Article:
Leggett v. StateAnnotate this Case
299 S.W.2d 59 (1957)
Emmett Earl LEGGETT, Appellant, v. STATE of Arkansas, Appellee.
Supreme Court of Arkansas.
February 18, 1957.
Rehearing Denied March 18, 1957.
*60 John W. Bailey, Little Rock, for appellant.
Tom Gentry, Atty. Gen., and Thorp Thomas, Asst. Atty. Gen., for appellee.
GEORGE ROSE SMITH, Justice.
The appellant was convicted of murder in the first degree and was sentenced to death. Among many objections made during the trial the main ones relate to the selection of the jury, the denial of a request for a change of venue, and the court's instructions to the jury.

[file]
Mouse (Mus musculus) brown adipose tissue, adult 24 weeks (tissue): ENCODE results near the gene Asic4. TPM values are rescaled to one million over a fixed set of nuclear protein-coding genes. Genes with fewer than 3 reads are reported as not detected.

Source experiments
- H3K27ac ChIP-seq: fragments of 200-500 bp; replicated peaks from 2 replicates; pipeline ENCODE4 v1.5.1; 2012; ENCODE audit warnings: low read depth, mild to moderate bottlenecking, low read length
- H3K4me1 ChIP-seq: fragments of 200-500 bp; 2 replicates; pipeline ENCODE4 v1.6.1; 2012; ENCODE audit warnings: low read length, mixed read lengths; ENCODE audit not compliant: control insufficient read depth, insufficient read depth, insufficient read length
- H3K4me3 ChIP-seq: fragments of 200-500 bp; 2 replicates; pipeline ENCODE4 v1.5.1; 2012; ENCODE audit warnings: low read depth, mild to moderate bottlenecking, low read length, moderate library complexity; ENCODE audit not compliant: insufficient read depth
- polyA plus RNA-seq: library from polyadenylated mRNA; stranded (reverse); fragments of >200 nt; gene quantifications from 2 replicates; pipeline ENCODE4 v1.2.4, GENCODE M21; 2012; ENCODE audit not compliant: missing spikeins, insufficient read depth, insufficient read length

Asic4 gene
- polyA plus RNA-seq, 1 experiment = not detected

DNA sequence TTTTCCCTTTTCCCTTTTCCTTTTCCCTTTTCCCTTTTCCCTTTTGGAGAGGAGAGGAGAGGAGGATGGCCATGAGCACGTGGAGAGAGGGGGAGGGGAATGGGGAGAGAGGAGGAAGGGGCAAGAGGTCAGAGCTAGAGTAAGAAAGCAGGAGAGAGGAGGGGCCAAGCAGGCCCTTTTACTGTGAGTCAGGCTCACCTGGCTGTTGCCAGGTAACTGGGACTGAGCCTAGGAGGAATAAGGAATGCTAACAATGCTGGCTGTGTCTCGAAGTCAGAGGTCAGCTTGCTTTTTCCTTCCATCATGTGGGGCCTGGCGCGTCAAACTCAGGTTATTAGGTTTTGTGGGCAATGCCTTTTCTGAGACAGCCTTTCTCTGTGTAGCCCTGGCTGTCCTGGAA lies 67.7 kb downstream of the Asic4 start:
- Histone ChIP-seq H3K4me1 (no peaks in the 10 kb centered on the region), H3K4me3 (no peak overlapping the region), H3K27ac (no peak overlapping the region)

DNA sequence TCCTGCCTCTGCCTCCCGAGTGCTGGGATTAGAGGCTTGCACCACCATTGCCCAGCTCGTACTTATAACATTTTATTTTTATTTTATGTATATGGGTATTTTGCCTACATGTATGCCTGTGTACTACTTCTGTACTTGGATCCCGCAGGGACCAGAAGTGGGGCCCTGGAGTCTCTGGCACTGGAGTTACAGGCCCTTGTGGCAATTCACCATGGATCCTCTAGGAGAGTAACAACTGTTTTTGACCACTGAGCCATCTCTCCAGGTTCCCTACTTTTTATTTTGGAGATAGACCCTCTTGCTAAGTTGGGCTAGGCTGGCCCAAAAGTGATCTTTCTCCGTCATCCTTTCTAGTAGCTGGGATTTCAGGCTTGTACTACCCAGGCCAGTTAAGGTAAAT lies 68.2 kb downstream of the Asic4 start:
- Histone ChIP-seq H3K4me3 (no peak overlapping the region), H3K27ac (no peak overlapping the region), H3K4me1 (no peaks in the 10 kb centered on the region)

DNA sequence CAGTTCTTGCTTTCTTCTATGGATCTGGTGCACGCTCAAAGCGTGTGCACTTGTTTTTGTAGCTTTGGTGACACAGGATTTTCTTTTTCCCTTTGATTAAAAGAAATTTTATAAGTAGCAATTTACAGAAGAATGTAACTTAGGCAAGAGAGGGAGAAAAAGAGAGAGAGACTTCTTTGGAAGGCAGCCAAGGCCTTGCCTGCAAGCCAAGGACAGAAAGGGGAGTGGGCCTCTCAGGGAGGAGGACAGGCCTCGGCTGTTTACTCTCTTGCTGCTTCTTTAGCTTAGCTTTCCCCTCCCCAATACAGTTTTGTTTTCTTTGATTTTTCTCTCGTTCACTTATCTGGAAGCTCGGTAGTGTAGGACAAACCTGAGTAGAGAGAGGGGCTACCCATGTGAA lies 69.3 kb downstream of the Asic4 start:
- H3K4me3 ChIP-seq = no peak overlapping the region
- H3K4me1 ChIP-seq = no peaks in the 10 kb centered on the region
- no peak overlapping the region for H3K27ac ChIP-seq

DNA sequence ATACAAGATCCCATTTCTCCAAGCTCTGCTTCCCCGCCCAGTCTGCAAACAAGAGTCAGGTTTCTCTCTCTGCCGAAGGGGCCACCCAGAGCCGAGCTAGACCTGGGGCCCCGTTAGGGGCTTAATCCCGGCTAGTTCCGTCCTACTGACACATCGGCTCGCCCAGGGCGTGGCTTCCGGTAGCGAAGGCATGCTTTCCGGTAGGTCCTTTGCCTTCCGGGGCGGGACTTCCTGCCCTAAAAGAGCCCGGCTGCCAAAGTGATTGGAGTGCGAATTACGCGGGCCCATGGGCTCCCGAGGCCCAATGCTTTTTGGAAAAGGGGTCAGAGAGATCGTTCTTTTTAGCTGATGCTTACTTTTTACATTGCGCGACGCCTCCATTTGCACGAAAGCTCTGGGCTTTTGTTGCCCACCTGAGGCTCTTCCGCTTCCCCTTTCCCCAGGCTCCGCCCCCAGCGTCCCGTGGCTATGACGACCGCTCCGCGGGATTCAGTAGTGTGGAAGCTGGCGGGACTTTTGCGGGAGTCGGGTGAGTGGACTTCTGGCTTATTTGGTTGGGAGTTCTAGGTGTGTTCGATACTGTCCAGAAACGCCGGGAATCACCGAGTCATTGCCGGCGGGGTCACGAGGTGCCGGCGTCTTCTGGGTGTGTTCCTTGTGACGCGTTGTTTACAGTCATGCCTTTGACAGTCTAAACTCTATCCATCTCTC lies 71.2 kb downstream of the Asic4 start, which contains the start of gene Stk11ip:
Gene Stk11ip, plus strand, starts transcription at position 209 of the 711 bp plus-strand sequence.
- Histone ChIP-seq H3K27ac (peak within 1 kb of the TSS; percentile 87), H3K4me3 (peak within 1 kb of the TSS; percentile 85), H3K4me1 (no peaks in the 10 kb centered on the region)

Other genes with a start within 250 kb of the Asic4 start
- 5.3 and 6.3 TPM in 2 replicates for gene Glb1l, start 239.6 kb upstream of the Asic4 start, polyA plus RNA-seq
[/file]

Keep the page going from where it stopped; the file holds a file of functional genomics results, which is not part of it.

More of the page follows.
It is apparent from the record that news about the crime and its investigation had been extensively reported in the press and by radio and television. Many veniremen who had formed opinions on the basis of such reports were excused by the court, but the appellant insists that four jurors whom he challenged for cause should also have been rejected. Each of these four men stated in substance that he had formed an opinion about the case and that evidence would be required to remove his opinion, but upon further questioning each man also declared that he could lay aside his preconceived view and try the case impartially upon the law and the evidence.